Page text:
Imperial College London

Dr Peter Hellyer

Faculty of MedicineDepartment of Brain Sciences

Honorary Lecturer
 
 
 
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Contact

 

+44 (0)20 7594 9568peter.hellyer

 
 
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Location

 

4.35Royal School of MinesSouth Kensington Campus

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Summary

 

Publications

Citation

BibTex format

@article{Hellyer:2015:10.1016/j.neuroimage.2015.08.069,
author = {Hellyer, PJ and Jachs, B and Clopath, C and Leech, R},
doi = {10.1016/j.neuroimage.2015.08.069},
journal = {Neuroimage},
pages = {85--95},
title = {Local inhibitory plasticity tunes macroscopic brain dynamics and allows the emergence of functional brain networks},
url = {http://dx.doi.org/10.1016/j.neuroimage.2015.08.069},
volume = {124},
year = {2015}
}

RIS format (EndNote, RefMan)

TY  - JOUR
AB - Rich, spontaneous brain activity has been observed across a range of different temporal and spatial scales. These dynamics are thought to be important for efficient neural functioning. A range of experimental evidence suggests that these neural dynamics are maintained across a variety of different cognitive states, in response to alterations of the environment and to changes in brain configuration (e.g., across individuals, development and in many neurological disorders). This suggests that the brain has evolved mechanisms to maintain rich dynamics across a broad range of situations. Several mechanisms based around homeostatic plasticity have been proposed to explain how these dynamics emerge from networks of neurons at the microscopic scale. Here we explore how a homeostatic mechanism may operate at the macroscopic scale: in particular, focusing on how it interacts with the underlying structural network topology and how it gives rise to well-described functional connectivity networks. We use a simple mean-field model of the brain, constrained by empirical white matter structural connectivity where each region of the brain is simulated using a pool of excitatory and inhibitory neurons. We show, as with the microscopic work, that homeostatic plasticity regulates network activity and allows for the emergence of rich, spontaneous dynamics across a range of brain configurations, which otherwise show a very limited range of dynamic regimes. In addition, the simulated functional connectivity of the homeostatic model better resembles empirical functional connectivity network. To accomplish this, we show how the inhibitory weights adapt over time to capture important graph theoretic properties of the underlying structural network. Therefore, this work presents suggests how inhibitory homeostatic mechanisms facilitate stable macroscopic dynamics to emerge in the brain, aiding the formation of functional connectivity networks.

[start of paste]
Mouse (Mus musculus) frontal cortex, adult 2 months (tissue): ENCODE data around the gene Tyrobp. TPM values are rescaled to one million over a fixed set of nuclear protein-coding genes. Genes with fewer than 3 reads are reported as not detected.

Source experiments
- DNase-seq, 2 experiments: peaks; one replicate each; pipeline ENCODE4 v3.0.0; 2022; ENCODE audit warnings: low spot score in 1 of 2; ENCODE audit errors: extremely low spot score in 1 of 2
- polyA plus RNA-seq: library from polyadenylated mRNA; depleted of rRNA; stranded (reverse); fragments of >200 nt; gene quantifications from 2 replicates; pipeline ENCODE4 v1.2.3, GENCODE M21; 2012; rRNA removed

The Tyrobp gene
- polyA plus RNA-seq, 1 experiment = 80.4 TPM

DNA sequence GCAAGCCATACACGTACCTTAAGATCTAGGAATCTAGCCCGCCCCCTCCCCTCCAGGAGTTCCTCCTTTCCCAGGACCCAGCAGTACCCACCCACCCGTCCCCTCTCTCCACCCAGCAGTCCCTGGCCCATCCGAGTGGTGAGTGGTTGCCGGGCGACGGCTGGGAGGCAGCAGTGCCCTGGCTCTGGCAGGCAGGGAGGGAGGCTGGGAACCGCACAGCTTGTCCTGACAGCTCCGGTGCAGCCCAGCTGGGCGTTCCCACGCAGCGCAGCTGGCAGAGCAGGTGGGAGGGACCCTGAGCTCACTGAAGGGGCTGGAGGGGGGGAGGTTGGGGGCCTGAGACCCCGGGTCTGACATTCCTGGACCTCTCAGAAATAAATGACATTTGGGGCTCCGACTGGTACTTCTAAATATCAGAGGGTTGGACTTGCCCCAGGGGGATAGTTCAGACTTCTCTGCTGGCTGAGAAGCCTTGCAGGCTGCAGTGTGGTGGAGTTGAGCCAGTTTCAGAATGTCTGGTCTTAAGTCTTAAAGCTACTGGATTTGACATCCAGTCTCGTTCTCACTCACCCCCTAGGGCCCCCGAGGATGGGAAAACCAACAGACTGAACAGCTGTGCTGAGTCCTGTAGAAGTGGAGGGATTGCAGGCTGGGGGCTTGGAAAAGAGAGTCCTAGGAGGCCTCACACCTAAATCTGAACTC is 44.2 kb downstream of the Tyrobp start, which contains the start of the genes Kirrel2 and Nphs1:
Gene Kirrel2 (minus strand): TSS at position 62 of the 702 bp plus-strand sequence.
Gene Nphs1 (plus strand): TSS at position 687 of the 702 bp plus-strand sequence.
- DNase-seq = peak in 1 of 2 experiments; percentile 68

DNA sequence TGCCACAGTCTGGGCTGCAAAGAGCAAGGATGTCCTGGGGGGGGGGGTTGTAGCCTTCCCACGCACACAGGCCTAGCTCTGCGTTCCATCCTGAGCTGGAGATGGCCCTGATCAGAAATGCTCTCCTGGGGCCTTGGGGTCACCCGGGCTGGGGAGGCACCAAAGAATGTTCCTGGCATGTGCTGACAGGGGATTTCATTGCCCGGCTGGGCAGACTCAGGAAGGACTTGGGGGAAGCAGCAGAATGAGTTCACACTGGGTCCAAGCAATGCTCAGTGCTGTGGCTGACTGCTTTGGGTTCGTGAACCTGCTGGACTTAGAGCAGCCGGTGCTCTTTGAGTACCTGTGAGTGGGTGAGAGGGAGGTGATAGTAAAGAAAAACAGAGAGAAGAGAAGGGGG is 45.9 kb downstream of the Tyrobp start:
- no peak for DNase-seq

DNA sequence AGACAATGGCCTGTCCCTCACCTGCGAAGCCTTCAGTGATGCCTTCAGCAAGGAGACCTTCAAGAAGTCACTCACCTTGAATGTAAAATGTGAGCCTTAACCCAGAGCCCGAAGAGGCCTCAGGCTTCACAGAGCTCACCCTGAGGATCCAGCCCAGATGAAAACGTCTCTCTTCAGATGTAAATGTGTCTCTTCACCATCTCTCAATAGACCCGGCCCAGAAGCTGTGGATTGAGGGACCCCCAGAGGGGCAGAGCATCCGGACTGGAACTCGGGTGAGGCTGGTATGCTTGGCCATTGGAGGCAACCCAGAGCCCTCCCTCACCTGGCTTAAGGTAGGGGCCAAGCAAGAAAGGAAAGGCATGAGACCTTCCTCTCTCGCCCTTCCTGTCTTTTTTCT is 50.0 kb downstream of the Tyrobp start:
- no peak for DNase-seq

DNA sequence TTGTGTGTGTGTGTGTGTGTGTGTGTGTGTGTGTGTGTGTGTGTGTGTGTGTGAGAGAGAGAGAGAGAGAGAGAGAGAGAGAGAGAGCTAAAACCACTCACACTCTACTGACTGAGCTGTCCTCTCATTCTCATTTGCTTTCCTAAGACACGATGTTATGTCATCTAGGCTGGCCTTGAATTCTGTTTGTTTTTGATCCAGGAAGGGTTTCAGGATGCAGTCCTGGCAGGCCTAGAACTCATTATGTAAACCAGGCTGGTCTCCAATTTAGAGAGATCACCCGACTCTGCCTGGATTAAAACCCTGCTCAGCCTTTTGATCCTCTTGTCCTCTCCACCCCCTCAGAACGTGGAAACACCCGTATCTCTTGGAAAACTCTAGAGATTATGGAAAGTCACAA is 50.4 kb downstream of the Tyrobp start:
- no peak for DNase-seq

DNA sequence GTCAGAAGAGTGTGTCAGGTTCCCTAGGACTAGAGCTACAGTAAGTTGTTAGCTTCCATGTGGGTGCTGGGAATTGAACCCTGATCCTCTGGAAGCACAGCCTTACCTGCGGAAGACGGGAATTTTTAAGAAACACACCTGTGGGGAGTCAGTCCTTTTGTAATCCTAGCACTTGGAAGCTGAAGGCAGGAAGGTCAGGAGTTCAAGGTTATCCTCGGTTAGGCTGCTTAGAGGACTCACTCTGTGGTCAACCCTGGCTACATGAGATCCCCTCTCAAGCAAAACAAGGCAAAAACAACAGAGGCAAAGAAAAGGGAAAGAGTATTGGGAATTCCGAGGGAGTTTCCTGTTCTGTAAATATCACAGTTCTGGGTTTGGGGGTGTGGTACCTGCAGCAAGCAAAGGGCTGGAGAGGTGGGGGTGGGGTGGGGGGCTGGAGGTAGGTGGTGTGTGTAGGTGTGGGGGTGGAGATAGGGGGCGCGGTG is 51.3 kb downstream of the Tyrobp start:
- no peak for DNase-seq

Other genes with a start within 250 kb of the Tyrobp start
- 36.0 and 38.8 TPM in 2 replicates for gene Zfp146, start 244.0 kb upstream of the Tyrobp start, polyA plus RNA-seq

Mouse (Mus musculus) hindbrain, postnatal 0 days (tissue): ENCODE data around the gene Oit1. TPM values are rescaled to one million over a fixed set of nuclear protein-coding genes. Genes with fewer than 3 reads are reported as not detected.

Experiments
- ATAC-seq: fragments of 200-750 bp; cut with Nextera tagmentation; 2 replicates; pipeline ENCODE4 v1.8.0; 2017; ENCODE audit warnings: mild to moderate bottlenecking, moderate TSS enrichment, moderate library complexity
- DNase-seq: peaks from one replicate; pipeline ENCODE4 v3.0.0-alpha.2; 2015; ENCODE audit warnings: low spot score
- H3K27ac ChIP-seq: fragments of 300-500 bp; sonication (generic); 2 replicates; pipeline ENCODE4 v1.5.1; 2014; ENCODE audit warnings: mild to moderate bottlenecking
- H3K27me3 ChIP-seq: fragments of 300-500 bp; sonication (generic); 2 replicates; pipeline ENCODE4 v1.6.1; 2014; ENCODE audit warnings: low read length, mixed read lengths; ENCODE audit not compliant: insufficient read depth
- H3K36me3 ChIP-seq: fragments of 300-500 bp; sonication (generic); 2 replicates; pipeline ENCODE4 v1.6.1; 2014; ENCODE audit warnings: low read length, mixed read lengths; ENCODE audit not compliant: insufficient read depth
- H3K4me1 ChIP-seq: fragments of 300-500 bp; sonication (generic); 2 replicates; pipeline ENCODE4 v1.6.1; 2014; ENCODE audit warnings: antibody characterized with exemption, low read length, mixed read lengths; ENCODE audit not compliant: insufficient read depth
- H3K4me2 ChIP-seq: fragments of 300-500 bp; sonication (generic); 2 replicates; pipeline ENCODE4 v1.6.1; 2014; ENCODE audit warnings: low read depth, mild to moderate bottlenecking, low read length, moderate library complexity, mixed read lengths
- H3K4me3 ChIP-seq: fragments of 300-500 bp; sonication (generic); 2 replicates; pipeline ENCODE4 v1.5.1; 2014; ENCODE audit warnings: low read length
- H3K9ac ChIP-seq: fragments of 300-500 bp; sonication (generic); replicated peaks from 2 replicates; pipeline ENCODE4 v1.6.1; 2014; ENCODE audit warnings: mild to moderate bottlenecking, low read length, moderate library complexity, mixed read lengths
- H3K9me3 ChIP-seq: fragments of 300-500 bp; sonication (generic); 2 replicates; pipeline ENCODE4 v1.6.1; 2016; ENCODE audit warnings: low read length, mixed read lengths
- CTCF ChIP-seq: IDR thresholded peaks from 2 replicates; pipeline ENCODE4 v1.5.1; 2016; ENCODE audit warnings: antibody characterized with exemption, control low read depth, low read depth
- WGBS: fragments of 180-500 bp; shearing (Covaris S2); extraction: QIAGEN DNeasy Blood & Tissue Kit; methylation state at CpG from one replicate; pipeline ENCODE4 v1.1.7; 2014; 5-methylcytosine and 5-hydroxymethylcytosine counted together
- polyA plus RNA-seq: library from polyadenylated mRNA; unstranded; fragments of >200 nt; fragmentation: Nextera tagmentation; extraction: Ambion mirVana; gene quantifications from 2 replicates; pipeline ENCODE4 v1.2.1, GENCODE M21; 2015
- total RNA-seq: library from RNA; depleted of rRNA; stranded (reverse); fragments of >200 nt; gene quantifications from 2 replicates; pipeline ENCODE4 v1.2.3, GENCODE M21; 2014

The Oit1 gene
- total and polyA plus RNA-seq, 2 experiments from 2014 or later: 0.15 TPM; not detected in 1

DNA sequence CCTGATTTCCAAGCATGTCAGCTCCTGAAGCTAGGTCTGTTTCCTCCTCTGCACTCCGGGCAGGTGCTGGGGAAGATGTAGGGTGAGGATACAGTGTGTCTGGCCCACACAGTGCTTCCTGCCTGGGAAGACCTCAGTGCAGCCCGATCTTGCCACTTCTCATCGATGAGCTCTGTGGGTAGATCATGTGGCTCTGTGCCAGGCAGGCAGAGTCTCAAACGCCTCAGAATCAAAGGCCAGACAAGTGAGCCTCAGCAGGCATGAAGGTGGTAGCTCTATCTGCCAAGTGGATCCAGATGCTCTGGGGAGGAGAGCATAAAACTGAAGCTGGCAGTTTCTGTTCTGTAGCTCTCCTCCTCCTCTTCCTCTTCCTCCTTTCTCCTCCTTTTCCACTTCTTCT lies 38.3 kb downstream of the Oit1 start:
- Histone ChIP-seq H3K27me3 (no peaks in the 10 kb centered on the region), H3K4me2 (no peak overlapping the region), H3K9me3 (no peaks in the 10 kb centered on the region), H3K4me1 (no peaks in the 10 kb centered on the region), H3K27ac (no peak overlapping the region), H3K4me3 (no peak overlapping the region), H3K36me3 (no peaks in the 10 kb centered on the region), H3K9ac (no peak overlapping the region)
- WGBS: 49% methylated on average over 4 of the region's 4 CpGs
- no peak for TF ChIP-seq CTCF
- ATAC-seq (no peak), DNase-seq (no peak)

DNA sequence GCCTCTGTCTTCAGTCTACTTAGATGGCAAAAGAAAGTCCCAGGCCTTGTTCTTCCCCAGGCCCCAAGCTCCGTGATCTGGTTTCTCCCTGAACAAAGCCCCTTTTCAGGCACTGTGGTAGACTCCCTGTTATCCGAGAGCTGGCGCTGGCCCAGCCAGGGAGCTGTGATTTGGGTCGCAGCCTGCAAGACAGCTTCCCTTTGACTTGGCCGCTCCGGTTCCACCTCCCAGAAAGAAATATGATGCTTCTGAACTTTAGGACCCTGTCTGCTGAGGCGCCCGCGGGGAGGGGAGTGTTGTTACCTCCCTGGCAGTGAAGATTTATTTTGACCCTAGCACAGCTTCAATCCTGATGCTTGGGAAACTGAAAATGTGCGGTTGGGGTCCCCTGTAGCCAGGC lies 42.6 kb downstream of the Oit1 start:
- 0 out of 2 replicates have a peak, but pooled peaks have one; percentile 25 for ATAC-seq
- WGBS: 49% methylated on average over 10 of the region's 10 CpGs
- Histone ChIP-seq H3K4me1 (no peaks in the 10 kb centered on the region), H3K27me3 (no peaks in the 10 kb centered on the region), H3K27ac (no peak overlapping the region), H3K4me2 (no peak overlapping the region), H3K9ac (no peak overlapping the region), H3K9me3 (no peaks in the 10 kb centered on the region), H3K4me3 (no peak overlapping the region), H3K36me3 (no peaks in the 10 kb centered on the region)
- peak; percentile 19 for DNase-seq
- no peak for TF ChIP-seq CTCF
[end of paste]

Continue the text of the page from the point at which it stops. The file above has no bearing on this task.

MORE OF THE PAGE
AU - Hellyer,PJ
AU - Jachs,B
AU - Clopath,C
AU - Leech,R
DO - 10.1016/j.neuroimage.2015.08.069
EP - 95
PY - 2015///
SN - 1095-9572
SP - 85
TI - Local inhibitory plasticity tunes macroscopic brain dynamics and allows the emergence of functional brain networks
T2 - Neuroimage
UR - http://dx.doi.org/10.1016/j.neuroimage.2015.08.069
VL - 124
ER -